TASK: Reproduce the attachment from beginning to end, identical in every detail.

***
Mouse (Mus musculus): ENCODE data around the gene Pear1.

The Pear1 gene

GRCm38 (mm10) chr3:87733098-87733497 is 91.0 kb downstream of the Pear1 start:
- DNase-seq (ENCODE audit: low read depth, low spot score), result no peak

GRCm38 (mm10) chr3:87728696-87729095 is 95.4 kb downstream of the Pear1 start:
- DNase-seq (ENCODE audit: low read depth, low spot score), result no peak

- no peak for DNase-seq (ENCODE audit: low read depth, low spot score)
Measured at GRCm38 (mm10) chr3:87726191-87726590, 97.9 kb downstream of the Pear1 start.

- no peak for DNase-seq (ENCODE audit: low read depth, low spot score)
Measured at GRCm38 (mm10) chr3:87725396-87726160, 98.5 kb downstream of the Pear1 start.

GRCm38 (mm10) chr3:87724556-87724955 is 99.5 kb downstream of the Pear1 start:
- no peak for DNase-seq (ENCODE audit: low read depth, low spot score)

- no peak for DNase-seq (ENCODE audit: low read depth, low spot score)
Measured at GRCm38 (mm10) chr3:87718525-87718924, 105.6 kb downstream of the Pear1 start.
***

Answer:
Mouse (Mus musculus): ENCODE data around the gene Pear1.

The Pear1 gene

GRCm38 (mm10) chr3:87733098-87733497 is 91.0 kb downstream of the Pear1 start:
- DNase-seq (ENCODE audit: low read depth, low spot score), result no peak

GRCm38 (mm10) chr3:87728696-87729095 is 95.4 kb downstream of the Pear1 start:
- DNase-seq (ENCODE audit: low read depth, low spot score), result no peak

- no peak for DNase-seq (ENCODE audit: low read depth, low spot score)
Measured at GRCm38 (mm10) chr3:87726191-87726590, 97.9 kb downstream of the Pear1 start.

- no peak for DNase-seq (ENCODE audit: low read depth, low spot score)
Measured at GRCm38 (mm10) chr3:87725396-87726160, 98.5 kb downstream of the Pear1 start.

GRCm38 (mm10) chr3:87724556-87724955 is 99.5 kb downstream of the Pear1 start:
- no peak for DNase-seq (ENCODE audit: low read depth, low spot score)

- no peak for DNase-seq (ENCODE audit: low read depth, low spot score)
Measured at GRCm38 (mm10) chr3:87718525-87718924, 105.6 kb downstream of the Pear1 start.